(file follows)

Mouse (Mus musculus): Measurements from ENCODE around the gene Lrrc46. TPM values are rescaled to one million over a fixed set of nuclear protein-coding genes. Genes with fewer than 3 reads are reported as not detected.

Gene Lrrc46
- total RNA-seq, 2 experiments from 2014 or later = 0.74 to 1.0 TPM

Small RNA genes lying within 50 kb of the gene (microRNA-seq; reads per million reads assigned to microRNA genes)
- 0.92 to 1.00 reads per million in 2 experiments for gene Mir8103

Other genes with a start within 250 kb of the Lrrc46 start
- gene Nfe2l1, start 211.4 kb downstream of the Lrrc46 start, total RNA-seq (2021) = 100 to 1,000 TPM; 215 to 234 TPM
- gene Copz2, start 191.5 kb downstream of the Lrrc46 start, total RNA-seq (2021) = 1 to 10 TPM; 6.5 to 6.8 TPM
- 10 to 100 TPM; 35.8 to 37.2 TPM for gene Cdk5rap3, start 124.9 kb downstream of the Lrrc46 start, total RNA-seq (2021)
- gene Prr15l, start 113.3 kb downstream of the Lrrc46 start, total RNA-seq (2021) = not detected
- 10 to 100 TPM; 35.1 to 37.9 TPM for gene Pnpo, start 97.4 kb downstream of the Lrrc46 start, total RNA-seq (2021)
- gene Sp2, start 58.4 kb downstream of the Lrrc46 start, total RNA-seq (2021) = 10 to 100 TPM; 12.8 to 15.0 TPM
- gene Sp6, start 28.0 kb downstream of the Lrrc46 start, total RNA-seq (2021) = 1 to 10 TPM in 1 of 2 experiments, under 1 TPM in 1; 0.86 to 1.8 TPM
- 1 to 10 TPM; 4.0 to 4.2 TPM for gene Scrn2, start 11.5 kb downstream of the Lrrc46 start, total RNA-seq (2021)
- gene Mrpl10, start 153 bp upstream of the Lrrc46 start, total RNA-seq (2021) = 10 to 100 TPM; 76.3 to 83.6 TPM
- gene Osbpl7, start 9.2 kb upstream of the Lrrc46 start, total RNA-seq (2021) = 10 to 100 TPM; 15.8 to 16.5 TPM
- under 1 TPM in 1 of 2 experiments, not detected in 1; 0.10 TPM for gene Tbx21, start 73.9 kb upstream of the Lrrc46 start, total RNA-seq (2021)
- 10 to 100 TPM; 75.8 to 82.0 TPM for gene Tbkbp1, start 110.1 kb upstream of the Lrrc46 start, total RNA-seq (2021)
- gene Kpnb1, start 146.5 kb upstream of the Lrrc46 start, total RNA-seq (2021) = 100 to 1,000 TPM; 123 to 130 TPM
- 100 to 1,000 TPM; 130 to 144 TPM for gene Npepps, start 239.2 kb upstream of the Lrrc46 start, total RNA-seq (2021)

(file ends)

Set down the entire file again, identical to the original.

Mouse (Mus musculus): Measurements from ENCODE around the gene Lrrc46. TPM values are rescaled to one million over a fixed set of nuclear protein-coding genes. Genes with fewer than 3 reads are reported as not detected.

Gene Lrrc46
- total RNA-seq, 2 experiments from 2014 or later = 0.74 to 1.0 TPM

Small RNA genes lying within 50 kb of the gene (microRNA-seq; reads per million reads assigned to microRNA genes)
- 0.92 to 1.00 reads per million in 2 experiments for gene Mir8103

Other genes with a start within 250 kb of the Lrrc46 start
- gene Nfe2l1, start 211.4 kb downstream of the Lrrc46 start, total RNA-seq (2021) = 100 to 1,000 TPM; 215 to 234 TPM
- gene Copz2, start 191.5 kb downstream of the Lrrc46 start, total RNA-seq (2021) = 1 to 10 TPM; 6.5 to 6.8 TPM
- 10 to 100 TPM; 35.8 to 37.2 TPM for gene Cdk5rap3, start 124.9 kb downstream of the Lrrc46 start, total RNA-seq (2021)
- gene Prr15l, start 113.3 kb downstream of the Lrrc46 start, total RNA-seq (2021) = not detected
- 10 to 100 TPM; 35.1 to 37.9 TPM for gene Pnpo, start 97.4 kb downstream of the Lrrc46 start, total RNA-seq (2021)
- gene Sp2, start 58.4 kb downstream of the Lrrc46 start, total RNA-seq (2021) = 10 to 100 TPM; 12.8 to 15.0 TPM
- gene Sp6, start 28.0 kb downstream of the Lrrc46 start, total RNA-seq (2021) = 1 to 10 TPM in 1 of 2 experiments, under 1 TPM in 1; 0.86 to 1.8 TPM
- 1 to 10 TPM; 4.0 to 4.2 TPM for gene Scrn2, start 11.5 kb downstream of the Lrrc46 start, total RNA-seq (2021)
- gene Mrpl10, start 153 bp upstream of the Lrrc46 start, total RNA-seq (2021) = 10 to 100 TPM; 76.3 to 83.6 TPM
- gene Osbpl7, start 9.2 kb upstream of the Lrrc46 start, total RNA-seq (2021) = 10 to 100 TPM; 15.8 to 16.5 TPM
- under 1 TPM in 1 of 2 experiments, not detected in 1; 0.10 TPM for gene Tbx21, start 73.9 kb upstream of the Lrrc46 start, total RNA-seq (2021)
- 10 to 100 TPM; 75.8 to 82.0 TPM for gene Tbkbp1, start 110.1 kb upstream of the Lrrc46 start, total RNA-seq (2021)
- gene Kpnb1, start 146.5 kb upstream of the Lrrc46 start, total RNA-seq (2021) = 100 to 1,000 TPM; 123 to 130 TPM
- 100 to 1,000 TPM; 130 to 144 TPM for gene Npepps, start 239.2 kb upstream of the Lrrc46 start, total RNA-seq (2021)